Negligent Driving Case That Killed 2 Ends With $280 Fine - NBC4 Washington

Negligent Driving Case That Killed 2 Ends With $280 Fine

"It doesn't feel like there's closure," the father of one of the crash victims said

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    Driver Pays $280 Fine in Deadly Crash

    A driver who struck and killed a fire marshal and an FBI agent on I-270 has paid a $280 fine, ending the case. News4's Jackie Bensen spoke to the father of one of the crash victims who is upset there was no further punishment for the driver. (Published Friday, July 6, 2018)

    A Maryland man who fatally struck an FBI agent and a fire marshal on the side of a highway has been convicted of negligent driving and paid a $280 fine.

    The Washington Post reports 28-year-old Roberto Garza Palacios served no jail time for his role in the December crash that killed Deputy Chief State Fire Marshal Sander Cohen and FBI Special Agent Carlos Wolff.

    Wolff and Cohen were standing on the side of the road on I-270 in Montgomery County when they were struck by a Honda Accord driven by Garza Palacios. Wolff had crashed after reaching for his cellphone, and Cohen had stopped to help.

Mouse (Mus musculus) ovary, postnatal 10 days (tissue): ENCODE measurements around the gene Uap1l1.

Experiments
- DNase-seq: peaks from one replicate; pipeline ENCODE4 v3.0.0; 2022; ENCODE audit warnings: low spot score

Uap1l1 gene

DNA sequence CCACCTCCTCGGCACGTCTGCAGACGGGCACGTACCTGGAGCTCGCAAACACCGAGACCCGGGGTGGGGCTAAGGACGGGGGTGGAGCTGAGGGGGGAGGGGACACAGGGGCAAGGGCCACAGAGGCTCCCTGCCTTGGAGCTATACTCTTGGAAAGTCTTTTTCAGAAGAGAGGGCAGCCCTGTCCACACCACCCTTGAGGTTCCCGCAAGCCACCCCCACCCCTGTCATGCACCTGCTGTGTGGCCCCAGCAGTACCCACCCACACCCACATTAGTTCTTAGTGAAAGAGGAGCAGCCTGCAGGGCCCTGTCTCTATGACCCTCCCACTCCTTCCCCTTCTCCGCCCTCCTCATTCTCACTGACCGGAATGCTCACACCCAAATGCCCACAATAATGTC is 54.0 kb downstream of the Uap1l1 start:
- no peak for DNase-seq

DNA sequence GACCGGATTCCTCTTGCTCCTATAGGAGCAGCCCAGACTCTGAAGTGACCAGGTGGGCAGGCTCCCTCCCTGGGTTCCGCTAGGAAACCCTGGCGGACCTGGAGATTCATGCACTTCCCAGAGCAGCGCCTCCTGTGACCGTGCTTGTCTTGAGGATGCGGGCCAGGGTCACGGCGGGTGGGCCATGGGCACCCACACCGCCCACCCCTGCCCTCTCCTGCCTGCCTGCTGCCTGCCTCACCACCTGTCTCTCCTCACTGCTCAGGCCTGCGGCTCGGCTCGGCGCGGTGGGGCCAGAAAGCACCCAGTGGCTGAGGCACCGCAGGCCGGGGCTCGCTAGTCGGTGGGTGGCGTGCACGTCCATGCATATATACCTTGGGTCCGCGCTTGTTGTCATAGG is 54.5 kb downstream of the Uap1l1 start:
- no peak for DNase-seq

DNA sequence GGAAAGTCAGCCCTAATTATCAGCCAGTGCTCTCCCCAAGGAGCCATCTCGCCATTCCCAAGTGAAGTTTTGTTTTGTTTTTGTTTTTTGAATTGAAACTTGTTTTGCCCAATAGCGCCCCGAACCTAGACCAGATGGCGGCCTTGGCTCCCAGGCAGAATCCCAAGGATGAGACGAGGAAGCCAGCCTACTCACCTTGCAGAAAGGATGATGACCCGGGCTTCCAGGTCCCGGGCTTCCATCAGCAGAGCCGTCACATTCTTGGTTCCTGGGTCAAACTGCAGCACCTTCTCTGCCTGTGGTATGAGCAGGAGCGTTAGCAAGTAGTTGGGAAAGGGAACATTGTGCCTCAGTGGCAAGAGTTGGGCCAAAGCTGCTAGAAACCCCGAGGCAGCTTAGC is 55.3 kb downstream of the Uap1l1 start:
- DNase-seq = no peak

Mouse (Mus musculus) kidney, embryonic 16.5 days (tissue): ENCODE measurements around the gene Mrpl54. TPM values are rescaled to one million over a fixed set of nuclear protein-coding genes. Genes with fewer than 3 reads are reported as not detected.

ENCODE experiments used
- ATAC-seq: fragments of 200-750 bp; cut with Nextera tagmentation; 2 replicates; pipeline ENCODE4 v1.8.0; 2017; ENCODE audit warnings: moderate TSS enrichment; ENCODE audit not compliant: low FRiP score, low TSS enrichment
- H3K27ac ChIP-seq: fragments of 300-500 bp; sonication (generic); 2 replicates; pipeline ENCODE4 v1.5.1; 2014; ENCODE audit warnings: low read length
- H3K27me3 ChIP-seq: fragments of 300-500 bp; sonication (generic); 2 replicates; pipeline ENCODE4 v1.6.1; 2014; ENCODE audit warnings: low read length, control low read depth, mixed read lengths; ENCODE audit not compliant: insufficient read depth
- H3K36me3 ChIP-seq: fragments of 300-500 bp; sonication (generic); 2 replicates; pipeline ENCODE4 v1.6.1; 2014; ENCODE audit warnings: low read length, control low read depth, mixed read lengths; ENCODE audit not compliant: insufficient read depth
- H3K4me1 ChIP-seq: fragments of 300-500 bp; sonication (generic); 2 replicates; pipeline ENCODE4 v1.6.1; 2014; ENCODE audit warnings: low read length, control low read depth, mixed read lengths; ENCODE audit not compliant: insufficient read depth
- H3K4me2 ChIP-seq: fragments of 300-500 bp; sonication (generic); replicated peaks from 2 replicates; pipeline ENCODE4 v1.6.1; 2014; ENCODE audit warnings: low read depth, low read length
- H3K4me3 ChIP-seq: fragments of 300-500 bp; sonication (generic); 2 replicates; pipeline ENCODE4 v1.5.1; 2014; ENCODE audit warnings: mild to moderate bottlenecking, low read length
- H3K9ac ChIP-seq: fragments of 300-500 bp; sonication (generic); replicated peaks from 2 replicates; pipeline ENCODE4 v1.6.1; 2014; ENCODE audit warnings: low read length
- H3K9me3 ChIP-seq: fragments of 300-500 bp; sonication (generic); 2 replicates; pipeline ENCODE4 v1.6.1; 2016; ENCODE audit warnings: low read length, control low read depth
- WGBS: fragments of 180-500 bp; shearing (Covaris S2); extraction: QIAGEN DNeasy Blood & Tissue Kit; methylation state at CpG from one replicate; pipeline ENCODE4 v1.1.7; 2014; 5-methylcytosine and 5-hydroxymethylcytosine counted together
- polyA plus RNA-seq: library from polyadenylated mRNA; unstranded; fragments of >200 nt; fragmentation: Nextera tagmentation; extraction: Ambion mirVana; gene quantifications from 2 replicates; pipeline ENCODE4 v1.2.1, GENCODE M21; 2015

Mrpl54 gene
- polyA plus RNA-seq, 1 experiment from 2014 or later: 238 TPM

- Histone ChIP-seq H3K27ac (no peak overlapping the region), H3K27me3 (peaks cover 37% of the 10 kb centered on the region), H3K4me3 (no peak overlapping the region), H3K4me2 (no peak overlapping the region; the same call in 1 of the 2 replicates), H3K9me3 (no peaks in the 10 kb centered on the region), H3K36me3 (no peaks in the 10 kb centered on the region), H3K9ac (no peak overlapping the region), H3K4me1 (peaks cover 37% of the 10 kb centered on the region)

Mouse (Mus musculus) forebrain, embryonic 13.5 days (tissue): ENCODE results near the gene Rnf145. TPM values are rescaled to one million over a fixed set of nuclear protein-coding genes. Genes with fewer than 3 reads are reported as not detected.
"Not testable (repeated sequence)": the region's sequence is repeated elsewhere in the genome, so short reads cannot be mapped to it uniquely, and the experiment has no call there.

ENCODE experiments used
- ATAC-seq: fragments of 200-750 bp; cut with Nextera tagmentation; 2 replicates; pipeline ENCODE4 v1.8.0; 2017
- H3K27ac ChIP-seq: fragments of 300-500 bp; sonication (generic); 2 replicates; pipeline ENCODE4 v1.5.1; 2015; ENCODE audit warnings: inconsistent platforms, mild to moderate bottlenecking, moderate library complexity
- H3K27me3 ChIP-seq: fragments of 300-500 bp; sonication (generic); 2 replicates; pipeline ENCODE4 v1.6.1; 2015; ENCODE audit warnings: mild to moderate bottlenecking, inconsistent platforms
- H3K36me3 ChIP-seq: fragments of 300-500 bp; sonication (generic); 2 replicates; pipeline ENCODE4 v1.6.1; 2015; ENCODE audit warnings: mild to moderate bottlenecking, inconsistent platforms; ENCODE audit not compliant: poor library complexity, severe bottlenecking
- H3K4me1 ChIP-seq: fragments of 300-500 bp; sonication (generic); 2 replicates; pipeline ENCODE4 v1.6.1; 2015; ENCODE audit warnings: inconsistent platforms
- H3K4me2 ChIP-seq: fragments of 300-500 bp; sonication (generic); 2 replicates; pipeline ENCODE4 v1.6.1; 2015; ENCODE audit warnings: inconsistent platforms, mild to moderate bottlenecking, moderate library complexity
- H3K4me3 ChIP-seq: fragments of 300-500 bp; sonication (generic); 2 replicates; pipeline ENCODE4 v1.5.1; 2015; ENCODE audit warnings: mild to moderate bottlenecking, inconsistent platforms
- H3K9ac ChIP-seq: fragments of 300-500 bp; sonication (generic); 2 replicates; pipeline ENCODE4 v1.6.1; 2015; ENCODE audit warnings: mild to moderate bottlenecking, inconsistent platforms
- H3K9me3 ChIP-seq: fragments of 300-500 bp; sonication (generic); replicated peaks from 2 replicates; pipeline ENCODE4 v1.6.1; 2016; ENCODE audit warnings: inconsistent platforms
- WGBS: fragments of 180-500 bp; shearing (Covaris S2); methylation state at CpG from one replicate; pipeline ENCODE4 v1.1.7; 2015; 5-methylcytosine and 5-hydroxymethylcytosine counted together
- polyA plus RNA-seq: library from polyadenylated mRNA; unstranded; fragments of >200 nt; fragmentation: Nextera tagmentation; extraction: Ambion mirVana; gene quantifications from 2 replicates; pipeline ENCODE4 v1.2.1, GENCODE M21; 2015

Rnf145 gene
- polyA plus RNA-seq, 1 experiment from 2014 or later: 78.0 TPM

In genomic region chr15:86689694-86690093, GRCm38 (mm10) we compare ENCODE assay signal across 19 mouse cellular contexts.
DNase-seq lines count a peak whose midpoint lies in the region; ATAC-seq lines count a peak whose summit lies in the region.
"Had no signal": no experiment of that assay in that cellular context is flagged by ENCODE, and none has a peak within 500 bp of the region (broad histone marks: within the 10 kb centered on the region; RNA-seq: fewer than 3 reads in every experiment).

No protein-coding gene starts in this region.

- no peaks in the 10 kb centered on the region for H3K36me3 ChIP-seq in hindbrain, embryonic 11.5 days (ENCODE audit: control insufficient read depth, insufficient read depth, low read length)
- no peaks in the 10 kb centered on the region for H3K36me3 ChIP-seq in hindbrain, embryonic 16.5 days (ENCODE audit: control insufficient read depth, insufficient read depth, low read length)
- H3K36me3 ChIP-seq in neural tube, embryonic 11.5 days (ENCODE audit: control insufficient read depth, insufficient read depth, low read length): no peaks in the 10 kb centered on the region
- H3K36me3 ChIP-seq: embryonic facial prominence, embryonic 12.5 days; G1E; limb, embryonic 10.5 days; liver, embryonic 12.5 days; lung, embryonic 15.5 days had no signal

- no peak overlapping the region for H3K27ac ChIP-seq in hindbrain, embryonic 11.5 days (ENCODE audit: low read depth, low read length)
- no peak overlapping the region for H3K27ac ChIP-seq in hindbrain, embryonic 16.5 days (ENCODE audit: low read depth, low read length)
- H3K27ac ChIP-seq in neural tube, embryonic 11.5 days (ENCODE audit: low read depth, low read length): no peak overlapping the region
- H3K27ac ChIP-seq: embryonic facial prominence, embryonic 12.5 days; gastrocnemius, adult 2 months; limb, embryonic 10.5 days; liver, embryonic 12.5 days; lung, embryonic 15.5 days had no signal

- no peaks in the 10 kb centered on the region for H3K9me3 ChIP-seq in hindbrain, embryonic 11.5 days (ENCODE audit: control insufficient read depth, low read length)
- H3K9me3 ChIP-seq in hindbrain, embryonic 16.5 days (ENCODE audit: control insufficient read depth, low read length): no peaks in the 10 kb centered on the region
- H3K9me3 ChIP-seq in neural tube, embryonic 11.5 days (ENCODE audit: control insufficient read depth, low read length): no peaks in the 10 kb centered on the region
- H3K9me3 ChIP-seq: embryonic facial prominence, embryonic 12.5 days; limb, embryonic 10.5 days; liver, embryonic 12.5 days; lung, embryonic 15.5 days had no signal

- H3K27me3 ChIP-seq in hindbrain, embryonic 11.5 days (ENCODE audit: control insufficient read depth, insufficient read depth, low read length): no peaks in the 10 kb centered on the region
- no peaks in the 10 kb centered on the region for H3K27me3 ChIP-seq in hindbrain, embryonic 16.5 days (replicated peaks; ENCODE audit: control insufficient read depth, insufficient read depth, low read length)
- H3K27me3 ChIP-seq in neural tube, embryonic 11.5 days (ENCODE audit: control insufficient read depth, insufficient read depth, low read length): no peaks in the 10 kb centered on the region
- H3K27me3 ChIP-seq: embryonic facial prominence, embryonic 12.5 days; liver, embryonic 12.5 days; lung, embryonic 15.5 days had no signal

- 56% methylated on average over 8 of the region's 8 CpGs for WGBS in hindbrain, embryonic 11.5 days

Garza Palacios, a native of Guatemala, still faces possible deportation. Immigration authorities arrested him after the accident and charged him with overstaying a visa.

    The Post reports Garza Palacios had been convicted previously on traffic and criminal charges.

    "In a 2015 case, he pleaded guilty to driving while impaired. Around that time, he also served about four months in jail after being arrested for smashing windows on about 16 cars and lighting a sofa on fire near a construction site," the Post report read.

    Sander Cohen's father, Neil Cohen, told News4 Friday that he does not support anti-immigrant sentiments, but wishes that Garza Palacios had been deported for those crimes before Dec. 8, 2017, the date of the deadly crash.

    "The truth is that there are people who shouldn't be here," Neil Cohen said.

    Cohen said he's angry Garza Palacios won't serve any time in jail for the crash.

    "Because the person who caused the accident really didn't get punished, it doesn't feel like there's closure," he said.

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